• Ahoy Kathy! While I don’t have specific experience with Pecky Cyprus and the Circa 1850 product, I did happen to use the product on surface with many bumps & crevices and it worked well. I believe your idea would work well, with one (or two) additional thoughts…I would give it a quick powerwash first to remove any loose bits of paint/dirt. Then use a rough sponge or brush to apply the Circa 1850 so that it better seeps into the pecky bits. Ye can even brush it a bit once it’s on the boards to make sure it makes good contact (perhaps a ‘shop broom’ would be best for this).
          As BW mentioned, I would still try it on a small area, cover it in the product, let it sit for a bit (it’s reasonably thick), then powerwash it. At least the powerwash will get into the cracks!

          • Cap’n John, it all sounds good! Still debating the property purchase; worried that I will leave the pecky looking worse than before. But hey, nothing is worse than paint on pecky, right? I’ll definitely post pix if the purchase and restoration come to pass. And many thanks!

  9. We purchased a home built in 1958; one of the bedrooms is paneled with pecky cypress. The wood is natural with maybe a protective coat of poly or something similar. I don’t think it has ever been cleaned and all the little nooks and crannies are dusty. Any recommendations on how to clean the paneling?

    • Hi Linda and welcome to the bayou. I’m sure you tried a narrow nozzle on a strong vacuum? A toothbrush, either damp or dry. It will be tedious! I know, it’s hard to clean, but I wish you the best of luck with this. Thanks for stopping by! BW

  10. I need to know how to wash dust and dirt out of pecky cypress boards inside house? Never been stained of treated with anything. In den and beams on ceilings

    • Well, you’re not the only one to ask this question. Nobody knows for certain, but if the wood is sturdy, I’d used some kind of bristle brush. If they’re fragile, try a stiff paint brush! Good luck!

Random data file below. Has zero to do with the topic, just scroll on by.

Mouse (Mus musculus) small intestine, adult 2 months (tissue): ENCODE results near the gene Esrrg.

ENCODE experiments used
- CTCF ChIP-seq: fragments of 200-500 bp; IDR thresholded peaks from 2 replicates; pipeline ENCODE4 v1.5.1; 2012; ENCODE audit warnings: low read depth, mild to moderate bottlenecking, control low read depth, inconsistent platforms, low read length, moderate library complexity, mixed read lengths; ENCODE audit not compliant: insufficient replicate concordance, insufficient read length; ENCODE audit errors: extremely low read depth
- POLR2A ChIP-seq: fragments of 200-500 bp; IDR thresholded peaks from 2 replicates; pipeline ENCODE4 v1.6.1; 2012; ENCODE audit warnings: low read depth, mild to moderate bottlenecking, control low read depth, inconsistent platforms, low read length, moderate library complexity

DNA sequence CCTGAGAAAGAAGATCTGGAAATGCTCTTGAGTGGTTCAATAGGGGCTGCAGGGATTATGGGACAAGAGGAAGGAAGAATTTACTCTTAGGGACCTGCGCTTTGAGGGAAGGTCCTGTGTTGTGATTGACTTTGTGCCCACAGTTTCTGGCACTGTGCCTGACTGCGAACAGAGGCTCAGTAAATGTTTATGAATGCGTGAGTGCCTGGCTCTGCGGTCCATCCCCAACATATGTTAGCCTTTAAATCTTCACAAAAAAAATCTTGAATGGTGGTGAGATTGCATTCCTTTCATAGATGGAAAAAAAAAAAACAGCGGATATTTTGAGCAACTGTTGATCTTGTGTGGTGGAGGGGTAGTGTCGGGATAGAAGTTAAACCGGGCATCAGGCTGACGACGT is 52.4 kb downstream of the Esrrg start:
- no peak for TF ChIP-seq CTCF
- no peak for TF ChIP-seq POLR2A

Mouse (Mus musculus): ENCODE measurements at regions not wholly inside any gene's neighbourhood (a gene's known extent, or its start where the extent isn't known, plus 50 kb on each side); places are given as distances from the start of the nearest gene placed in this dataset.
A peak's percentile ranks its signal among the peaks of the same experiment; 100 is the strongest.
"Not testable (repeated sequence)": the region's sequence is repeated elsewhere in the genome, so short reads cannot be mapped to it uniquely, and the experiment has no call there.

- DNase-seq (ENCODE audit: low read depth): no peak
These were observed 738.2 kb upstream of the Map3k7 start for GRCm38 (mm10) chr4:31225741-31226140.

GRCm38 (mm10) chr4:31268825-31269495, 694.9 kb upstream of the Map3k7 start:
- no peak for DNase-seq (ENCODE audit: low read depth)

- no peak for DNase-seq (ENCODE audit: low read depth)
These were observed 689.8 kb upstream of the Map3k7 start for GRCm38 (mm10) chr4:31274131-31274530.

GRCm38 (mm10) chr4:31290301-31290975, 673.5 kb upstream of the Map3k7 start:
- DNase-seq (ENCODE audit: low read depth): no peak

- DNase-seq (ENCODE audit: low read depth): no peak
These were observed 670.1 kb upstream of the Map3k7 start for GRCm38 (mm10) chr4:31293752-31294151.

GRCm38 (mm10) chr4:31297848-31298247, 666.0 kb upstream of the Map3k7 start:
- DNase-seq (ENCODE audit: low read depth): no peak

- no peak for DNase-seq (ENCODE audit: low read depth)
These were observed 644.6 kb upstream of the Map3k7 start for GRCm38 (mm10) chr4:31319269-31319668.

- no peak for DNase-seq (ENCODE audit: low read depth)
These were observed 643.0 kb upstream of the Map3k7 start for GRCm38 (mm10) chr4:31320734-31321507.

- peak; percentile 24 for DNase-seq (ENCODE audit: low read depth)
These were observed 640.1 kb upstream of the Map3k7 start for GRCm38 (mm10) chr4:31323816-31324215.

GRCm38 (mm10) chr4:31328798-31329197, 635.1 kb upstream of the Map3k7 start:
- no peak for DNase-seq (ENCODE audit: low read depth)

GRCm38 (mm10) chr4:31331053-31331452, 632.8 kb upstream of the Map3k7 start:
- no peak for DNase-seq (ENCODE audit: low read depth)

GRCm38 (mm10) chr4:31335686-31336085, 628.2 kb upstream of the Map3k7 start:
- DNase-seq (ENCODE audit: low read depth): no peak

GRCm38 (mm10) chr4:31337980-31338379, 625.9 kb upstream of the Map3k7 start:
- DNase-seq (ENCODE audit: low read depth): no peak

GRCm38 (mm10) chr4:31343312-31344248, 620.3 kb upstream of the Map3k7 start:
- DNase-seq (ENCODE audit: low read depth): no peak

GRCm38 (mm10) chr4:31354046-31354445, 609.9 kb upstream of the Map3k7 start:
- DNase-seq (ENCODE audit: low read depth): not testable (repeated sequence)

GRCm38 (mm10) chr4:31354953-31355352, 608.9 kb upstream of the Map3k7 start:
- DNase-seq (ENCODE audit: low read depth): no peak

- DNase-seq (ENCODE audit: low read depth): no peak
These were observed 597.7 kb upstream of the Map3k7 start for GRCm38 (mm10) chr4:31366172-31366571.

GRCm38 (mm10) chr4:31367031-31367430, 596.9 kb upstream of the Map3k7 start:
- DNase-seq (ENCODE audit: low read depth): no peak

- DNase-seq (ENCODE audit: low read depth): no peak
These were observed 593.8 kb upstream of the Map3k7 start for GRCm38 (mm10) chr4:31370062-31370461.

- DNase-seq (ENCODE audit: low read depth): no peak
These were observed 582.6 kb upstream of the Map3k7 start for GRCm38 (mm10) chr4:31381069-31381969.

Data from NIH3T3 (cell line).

• Do ye have a “shop vac”? Most o’ these have a reverse option (usually involves plugging the hose in the “exhaust” end). That with a nozzle attachment (and safety goggles…maybe a face mask or bandanna) usually gets little bits out o’ tight areas…ye can then sweep/swiffer up the debris.

  11. The great room in my home, originally built by my uncle in the 1950’s (can’t get more mid-century)is paneled with pecky cypress, with cathedral ceiling beams wrapped in it as,well. My uncle pickled the wood way back when, and the result 60 years later is lovely. The grain, the holes, the pale honey gray is truly besutiful. Funny thing is that my house, which gives the feeling of a hunting lodge in the mountains, is about 35 miles from New York City. We’ll be selling the house soon to retire mid-Atlantic & we truly hope the next family will appreciate the beauty of this cabin in the woods feel and the beauty of the pecky cypress. Thank you for telling its’ story.

    • Welcome to the bayou, Susan, and thank you so much for reading about my experience with pecky cypress. However, if you’d have asked me if I thought they had this in NY, I would have thought a second and said no!! How special that your uncle saw the beauty in this raw resource and used it in his home. I’m sure you’re sad to leave it behind but also certain you’ve enjoyed it all the while being there. All the best to you in your relocation and retirement. BW